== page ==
Depending on your own flavor of church this might not seem like a big deal, but I truly wanted to do whatever honored God the most. If He clearly said I was supposed to lay the story down and never pick it up again, then I would do that without hesitation.

One day, while I was praying circles around this subject yet again, I said in frustration, “Maybe I’m just being selfish because I really like the characters I’ve created!”

At that moment I clearly heard God say in my heart: “I do too.”

There was no condemnation for what I had written, what I had created. There was just peace. So I said, “OK, then. Where do we go from here?”

And, one morning on our way to church a few weeks later, God spoke again and quietly asked, “What if they met me?”

And that was when the whole premise of the story changed. He showed me I now had an audience that would read Harry Potter, but probably not be comfortable having genuine conversations about God. So over months and months and 300,000, words I led the characters and the readers on a journey of faith and testing and perseverance and forgiveness and hope. I created a pack of werewolves who had been healed by the Creator. I talked about supernatural warriors fighting demonic enemies. I started asking myself how I could use characters that readers already loved to introduce them to some truths about God.

Maybe you’ve been thinking about writing. Maybe you are a writer and are feeling dried up and uninspired and need to find something new to motivate you. Maybe you know you need to work on some aspects of your craft but a new original piece seems too daunting. Maybe you want to share your faith with someone but aren’t sure how to do it. Movies, books, video games…anything you might enjoy has a fandom attached to it and fan fiction pieces written for it. So maybe you should look into writing fan fiction. The characters, plot, and setting are already there for you, and so is the audience.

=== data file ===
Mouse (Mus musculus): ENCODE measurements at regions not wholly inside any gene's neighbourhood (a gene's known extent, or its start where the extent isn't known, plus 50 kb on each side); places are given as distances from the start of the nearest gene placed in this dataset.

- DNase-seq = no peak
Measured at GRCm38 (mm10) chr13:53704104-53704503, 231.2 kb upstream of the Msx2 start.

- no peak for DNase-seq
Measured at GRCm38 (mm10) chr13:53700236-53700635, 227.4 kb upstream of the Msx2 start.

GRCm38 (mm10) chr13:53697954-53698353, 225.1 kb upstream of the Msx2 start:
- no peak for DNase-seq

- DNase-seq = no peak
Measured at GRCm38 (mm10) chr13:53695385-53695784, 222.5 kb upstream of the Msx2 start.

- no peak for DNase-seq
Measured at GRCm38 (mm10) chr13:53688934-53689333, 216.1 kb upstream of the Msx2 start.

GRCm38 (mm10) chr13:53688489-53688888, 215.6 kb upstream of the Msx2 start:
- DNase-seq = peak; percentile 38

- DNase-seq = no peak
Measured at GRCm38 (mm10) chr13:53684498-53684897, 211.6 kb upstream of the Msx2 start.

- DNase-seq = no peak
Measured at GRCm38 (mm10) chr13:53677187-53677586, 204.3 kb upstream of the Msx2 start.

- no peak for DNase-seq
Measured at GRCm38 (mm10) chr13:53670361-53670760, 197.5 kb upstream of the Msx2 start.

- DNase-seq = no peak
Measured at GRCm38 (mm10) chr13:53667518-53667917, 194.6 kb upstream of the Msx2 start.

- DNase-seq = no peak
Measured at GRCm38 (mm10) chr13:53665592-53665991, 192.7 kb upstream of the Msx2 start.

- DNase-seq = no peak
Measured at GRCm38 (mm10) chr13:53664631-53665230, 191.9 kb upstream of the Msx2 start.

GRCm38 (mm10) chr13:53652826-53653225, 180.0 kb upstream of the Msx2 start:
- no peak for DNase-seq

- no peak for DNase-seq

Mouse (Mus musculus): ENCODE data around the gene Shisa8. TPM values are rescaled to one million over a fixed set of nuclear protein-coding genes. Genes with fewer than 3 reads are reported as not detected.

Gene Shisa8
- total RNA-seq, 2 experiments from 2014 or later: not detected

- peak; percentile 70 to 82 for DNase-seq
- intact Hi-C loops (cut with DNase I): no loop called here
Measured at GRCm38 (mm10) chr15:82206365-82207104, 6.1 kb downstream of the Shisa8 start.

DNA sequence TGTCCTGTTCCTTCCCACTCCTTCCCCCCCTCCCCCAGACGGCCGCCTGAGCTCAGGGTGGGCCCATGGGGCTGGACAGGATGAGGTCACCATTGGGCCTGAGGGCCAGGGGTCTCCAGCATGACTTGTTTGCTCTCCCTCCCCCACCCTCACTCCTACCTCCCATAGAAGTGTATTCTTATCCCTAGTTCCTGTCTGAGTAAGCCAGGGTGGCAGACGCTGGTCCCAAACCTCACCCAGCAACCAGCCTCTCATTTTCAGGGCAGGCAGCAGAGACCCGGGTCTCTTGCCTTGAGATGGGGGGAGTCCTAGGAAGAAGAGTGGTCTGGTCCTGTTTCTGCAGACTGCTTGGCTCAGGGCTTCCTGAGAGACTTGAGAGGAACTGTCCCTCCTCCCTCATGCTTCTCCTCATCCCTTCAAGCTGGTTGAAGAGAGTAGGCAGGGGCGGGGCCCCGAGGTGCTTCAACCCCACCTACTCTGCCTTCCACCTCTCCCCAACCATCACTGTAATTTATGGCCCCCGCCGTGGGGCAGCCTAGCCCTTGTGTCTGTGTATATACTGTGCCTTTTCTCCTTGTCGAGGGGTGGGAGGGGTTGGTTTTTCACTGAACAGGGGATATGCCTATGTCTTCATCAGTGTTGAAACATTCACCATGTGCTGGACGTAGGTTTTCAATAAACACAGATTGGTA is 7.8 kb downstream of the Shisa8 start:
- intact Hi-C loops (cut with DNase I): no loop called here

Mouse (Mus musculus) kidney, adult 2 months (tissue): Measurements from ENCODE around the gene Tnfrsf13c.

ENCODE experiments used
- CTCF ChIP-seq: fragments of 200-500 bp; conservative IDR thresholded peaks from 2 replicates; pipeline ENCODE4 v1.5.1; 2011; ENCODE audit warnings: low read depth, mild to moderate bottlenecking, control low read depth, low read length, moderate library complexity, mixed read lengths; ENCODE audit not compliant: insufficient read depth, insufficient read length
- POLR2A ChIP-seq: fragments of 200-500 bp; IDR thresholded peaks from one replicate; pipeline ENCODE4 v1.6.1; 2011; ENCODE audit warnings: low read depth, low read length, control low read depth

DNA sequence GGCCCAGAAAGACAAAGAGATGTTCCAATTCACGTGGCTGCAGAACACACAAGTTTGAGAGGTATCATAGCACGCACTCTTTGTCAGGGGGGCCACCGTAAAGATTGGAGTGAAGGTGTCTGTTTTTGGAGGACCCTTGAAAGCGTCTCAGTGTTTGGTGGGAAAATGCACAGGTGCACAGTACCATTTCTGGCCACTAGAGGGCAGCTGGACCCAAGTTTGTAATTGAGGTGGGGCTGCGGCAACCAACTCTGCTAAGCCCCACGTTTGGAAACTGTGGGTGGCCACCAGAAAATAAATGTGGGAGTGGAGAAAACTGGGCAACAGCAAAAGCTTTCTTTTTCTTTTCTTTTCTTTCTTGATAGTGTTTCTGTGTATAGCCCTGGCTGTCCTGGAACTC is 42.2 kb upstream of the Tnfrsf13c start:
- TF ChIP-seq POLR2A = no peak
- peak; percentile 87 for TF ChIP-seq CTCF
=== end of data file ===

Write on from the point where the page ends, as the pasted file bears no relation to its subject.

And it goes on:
Read Part 2 of Monica’s submission, a fanfiction piece inspired by Harry Potter, tomorrow!


About Monica Street

Version 2I believe in stories. Some stories are real, some are imaginary, but all have power. I believe God is a story teller. He uses stories to help us understand who He is and who we are. I believe we are created in the image of God and, as image-bearers, our stories cannot help but reflect facets of God, of His creation, of His stories. My desire is that my stories reflect those facets accurately.

On a lighter note I love tea and chocolate and music and old things. I’m a stay-at-home-homeschooling-mama of four, and I am the parent who has introduced her kids to Hogwarts, Narnia, the One Ring, the Avengers, the Justice League, and the ways of the Force. My husband shakes his head and smiles.

I post stories on the mobile app Texties as M Street,, and Wattpad under the profile MamaStreet.

Feel free to email me if you want to talk stories at mamastreetstories@gmail.

2 thoughts on “Fanfiction and Faith: God Can Use ALL Things